Democratic Debate #2 Night 2 Review: No TKO As Joe Biden Punched By Everyone; CNN Tweaks Boxing Match Format, A Bit

For the second night in a row, hopefuls to take Donald Trump's job squared off on cable TV with the ex-VP & Cali's junior Senator center stage in every way Shutterstock

Donald Trump loves to mock the former vice president of the United States as “Sleepy Joe,” but coming off a less-than-stellar performance during the last debate, Joe Biden was aiming for full Joe Frazier mode in the Motor City tonight against his relentless rivals with some Rope-a-Dope moves too.

Unmentioned last night in the first of the second round of Democratic debates, when Sen. Elizabeth Warren, Sen. Bernie Sanders and eight other contenders made the 140-characters version of their pitch to replace the ex-Celebrity Apprentice host in the Oval Office, Biden was first on-stage in Detroit tonight and circled the ring promptly to successfully get his bruised campaign back off the mat, so to speak.

“Go easy on me, kid,” said one of America’s last retail politicians to rival Kamala Harris when California’s junior senator came out next to cheers.

Joe Biden and Kamala Harris just shook hands before facing off tonight on stage for a #DemDebate rematch.

Having burned the front-runner over the coals for his Senate record on race in their last matchup in late June, California’s former attorney general didn’t miss a beat and shook the smiling former veep’s hand and replied, “You good?”

Well, good enough, it seems — even if Biden lacked the combative potency of Warren. Snagging the most speaking time of both debates this week, Biden also was very well prepped on the whole with some shade to finally throw of his own in his third bid for the White House.

Unlike when he told Barack Obama in 2010 that the passing of the Affordable Care Act was a “big f*cking deal,” a much more media-savvy Biden knew this time that his greeting words to Harris would be picked up on his microphone. Even later subjected to heckles of “3 million deportations” over Obama-era policies, some shaky stumbles and a confusing closing statement, that was his intention and his opening jab as polls show his lead for the nomination slipping.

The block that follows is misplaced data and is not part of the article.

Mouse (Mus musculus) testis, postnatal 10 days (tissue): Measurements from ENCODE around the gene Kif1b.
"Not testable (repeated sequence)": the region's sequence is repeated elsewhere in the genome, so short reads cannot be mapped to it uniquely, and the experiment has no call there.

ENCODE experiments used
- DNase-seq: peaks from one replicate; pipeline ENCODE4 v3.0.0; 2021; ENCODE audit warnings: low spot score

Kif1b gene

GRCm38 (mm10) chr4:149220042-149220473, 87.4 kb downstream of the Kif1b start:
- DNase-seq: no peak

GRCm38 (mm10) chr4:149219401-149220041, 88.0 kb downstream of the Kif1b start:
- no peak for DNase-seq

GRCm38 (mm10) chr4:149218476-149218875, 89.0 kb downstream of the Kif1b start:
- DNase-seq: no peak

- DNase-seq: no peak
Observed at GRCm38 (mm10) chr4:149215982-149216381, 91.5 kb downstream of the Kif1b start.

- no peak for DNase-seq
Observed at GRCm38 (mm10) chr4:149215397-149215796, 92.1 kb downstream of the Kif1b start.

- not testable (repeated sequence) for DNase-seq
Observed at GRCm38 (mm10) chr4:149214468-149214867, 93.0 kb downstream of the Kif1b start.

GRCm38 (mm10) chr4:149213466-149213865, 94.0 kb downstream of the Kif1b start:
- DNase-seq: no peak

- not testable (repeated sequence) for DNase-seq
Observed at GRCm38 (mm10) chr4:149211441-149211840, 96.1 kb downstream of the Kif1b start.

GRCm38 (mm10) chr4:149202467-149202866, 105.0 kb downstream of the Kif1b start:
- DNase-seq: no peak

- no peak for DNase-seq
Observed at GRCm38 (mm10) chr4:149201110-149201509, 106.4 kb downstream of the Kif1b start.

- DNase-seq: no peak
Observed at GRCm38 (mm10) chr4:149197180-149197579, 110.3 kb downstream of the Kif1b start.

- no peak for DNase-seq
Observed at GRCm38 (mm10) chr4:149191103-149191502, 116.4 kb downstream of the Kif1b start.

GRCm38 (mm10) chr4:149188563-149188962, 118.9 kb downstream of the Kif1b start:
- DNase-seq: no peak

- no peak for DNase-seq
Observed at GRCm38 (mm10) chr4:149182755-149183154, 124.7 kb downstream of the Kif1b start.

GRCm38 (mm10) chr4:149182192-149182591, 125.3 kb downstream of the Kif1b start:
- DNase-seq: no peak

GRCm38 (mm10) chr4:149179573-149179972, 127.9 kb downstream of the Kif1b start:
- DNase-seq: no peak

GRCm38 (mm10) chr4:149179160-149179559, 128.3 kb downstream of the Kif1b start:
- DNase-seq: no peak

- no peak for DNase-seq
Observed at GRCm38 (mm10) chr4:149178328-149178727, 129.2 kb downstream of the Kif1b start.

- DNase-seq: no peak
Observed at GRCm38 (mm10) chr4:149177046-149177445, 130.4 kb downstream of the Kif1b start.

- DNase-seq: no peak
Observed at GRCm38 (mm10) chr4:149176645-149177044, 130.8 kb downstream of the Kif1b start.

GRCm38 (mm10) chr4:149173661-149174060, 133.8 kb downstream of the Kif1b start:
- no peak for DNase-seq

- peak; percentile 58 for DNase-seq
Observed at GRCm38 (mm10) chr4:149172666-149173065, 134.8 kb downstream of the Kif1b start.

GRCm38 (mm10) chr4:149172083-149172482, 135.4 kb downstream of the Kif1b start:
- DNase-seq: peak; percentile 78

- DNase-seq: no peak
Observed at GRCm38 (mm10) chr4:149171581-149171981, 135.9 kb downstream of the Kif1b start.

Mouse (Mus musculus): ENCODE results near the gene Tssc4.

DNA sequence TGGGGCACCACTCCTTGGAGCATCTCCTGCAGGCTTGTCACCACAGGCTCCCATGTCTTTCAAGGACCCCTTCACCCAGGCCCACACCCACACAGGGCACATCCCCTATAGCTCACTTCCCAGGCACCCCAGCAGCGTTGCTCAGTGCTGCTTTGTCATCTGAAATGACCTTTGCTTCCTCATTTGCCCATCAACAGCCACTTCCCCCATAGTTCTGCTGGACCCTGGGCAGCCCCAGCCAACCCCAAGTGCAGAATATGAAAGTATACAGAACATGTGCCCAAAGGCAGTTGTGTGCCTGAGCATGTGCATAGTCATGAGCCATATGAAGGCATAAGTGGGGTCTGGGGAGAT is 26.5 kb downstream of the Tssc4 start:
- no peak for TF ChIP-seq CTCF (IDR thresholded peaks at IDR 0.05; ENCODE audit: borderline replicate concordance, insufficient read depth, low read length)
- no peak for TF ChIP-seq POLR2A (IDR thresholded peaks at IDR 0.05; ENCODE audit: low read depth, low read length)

Also, after getting a meager 8.7 million viewers watching the cable newser and CNN en Español for Tuesday’s debate and facing Love Island on CBS and the Jane the Virgin series finale on the CW, the Jeff Zucker-run outlet threw down with the “if it bleeds, it leads” mantra of local news. In that conflict-spotlighting context, it was a scuffed-but-standing Biden followed by ever-rising star Harris who took the brunt of the blows from each other and their fellow Democrats via the referees in all but name of moderators Jake Tapper, Dana Bash and Don Lemon.

Languid to the point of near comatose last night, the trio were onscreen and on-point a lot more often, hoping to streamline the sometimes freewheeling nearly three-hour and sometimes technically challenged blowout. In fact, Tapper, Bash and Lemon were on-point to the point of looking for a real rumble after Tuesday’s mainly internal ideological clash between progressives Warren and Sanders and the more moderate candidates.

Standing with fellow moderators before the contenders were introduced tonight, Tapper called this second debate a “pivotal point in the race for the presidency” in his introduction downtown in the D. However, it seems that the “reality TV show,” as tieless Alan Yang called it, was more than likely a further turn toward the trivial way American elections are conceived and covered.

Having learned somewhat from the widespread drubbing the network received after last night, CNN again came on in its introduction sizzle reel ESPN-meets-the MTV VMAs.

From the very beginning it was fatuous voice-over and graphics predicting a “critical rematch” between Biden (“aiming to reclaim his momentum”) and Harris (“not backing down”). Like Tuesday’s primetime, it didn’t get fundamentally much better going forward in what looks to be the most witless coverage of the race for leader of the free world yet – and 2016 was pretty bad, if you know what I mean.

Pulling from the glory days of boxing, the baritone Lemon’s introduction of the candidates this evening almost had you thinking George Foreman was going to come out in a personalized robe and gloved fists held high.